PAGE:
Recent alumnus Brett Bowker (B.A., 2010) is bringing us his first film as a producer and cinematographer called “The Long Ride Home.” The film premiered last year at the Seattle International Film Festival earning a ‘Best of Fest’ selection, and also winning at the Santa Rosa International Film Festival VetsFest.
The special screening will take place in CMU 120 on Wednesday, May 15 from 6 to 8 with a Q&A session with Bowker and director Thomas Lee Wright immediately following the film.
Synopsis: In 2001, Kevin Mincio was an up-and-coming Goldman Sachs vice president with an office at 1 Liberty Plaza (next door to the World Trade Center) when the first plane hit the tower. In an instant, his life was transformed. He put his promising career on hold to enlist in the Army and was assigned at Fort Lewis, Washington, to America’s first Stryker Brigade. Deployed to Iraq, Mincio was assigned as a reconnaissance scout in the 5-20 Infantry Battalion. Though he would eventually come home, his Army buddy, Staff Sgt. Jesse Williams, would not be as fortunate. Sgt. Mincio made a vow to help care for Williams’ daughter and family, and later to do all he could for the families of fallen soldiers. With those goals in mind, he started the Team Jesse Foundation, and launched fundraising efforts like “The Ride,” a challenging bicycle trip of 4,200 miles over 95 days aiming to arrive at Ground Zero on the tenth anniversary of 9/11. “The Long Ride Home” is the story of that ride – and of Kevin Mincio’s personal quest to honor the sacred promise he made to a friend and fellow soldier.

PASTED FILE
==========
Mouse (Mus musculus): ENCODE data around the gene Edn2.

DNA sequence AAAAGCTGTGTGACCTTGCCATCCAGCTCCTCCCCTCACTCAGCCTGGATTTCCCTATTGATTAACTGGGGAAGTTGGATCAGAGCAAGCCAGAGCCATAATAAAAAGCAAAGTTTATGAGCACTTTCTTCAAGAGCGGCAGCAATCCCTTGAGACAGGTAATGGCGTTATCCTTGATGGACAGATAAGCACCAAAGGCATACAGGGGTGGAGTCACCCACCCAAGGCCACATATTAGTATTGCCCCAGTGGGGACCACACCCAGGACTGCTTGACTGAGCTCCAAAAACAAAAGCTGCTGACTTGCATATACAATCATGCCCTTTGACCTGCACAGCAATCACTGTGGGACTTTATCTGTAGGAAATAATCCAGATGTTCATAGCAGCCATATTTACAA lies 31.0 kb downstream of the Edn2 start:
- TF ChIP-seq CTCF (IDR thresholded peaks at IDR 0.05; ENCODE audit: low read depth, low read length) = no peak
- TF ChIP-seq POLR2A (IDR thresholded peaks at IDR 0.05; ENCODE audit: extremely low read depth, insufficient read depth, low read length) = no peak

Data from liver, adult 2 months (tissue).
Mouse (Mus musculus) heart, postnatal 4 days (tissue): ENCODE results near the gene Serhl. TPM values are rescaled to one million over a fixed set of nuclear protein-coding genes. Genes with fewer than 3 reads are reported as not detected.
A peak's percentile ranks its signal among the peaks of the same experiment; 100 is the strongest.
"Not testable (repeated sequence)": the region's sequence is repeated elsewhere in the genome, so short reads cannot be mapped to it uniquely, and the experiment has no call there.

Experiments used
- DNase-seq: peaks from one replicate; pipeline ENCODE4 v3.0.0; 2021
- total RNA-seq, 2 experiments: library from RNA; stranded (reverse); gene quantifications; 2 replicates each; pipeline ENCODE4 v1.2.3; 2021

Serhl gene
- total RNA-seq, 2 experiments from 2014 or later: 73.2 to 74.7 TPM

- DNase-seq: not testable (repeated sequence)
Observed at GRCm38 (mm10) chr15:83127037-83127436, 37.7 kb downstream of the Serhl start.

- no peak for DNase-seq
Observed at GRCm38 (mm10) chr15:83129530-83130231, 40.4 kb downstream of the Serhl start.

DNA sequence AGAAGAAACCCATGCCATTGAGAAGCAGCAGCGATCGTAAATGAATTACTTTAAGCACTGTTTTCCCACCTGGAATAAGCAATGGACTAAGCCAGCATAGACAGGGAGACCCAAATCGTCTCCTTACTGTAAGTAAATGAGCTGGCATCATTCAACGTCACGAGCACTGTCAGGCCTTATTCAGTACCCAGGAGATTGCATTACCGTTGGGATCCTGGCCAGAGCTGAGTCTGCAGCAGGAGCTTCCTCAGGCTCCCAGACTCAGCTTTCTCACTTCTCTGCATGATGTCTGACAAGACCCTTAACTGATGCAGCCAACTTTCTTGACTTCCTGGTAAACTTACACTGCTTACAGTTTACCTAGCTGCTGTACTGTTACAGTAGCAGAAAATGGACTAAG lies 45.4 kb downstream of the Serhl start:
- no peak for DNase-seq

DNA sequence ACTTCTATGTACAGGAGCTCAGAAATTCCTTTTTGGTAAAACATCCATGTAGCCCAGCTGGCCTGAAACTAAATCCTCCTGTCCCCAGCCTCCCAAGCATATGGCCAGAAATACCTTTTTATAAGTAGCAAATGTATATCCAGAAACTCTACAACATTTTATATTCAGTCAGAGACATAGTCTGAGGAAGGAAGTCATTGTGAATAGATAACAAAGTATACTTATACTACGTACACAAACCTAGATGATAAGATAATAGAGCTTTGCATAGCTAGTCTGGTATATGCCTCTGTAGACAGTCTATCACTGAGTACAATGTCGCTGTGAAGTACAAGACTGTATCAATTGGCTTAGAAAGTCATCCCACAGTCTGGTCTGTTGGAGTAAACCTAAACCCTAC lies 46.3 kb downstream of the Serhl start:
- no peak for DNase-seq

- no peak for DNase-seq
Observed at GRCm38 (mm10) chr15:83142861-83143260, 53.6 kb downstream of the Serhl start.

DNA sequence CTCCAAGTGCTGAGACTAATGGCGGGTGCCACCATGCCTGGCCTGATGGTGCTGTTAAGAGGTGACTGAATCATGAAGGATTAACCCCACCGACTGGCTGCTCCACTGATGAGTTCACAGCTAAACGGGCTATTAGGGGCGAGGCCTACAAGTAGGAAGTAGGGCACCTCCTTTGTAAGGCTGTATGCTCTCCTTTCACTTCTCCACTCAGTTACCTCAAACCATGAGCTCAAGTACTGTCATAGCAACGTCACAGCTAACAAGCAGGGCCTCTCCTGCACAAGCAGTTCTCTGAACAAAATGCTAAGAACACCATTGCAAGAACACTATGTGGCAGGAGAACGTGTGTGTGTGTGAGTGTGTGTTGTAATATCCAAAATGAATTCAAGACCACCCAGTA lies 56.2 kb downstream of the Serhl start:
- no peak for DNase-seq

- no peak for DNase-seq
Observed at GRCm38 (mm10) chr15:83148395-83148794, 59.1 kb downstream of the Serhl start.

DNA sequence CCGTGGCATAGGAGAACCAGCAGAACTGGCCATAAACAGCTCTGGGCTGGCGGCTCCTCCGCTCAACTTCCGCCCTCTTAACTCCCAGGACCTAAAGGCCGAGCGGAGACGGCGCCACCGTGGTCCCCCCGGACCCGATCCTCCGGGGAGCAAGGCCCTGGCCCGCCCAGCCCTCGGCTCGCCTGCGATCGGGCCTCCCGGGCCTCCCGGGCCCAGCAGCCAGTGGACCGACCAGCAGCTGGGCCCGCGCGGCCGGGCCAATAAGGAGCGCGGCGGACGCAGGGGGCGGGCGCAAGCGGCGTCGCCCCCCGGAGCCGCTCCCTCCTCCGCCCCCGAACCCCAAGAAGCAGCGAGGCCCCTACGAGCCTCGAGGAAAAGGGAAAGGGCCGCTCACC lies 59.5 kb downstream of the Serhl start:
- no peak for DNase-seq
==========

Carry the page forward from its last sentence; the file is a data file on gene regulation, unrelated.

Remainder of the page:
Brett Bowker earned his B.A. in journalism at the University of Washington in 2010. After graduation he traveled to Europe and China. Having worked in lacrosse reporting in Washington State for several years, he discovered the story of Team Jesse and spearheaded the transcontinental filming effort as producer and cinematographer. “The Long Ride Home” is his first film of the beginning of a promising career.
Thomas Lee Wright (director, producer, writer) has been making socially-conscious documentaries for more than 20 years, ranging from the definitive film “Trade Off” about the WTO protests in Seattle, which won the Golden Space Needle Award for Best Documentary at SIFF 2000 and toured with the International Human Rights Watch Festival, to an investigation of gangs during the 1992 LA riots called “Eight-Tray Gangster: The Making of a Crip,” which the Hollywood Reporter called “more sympathetic and frightening than any film on the subject.” It also premiered at the American Film Institute Festival and aired on the Discovery Channel.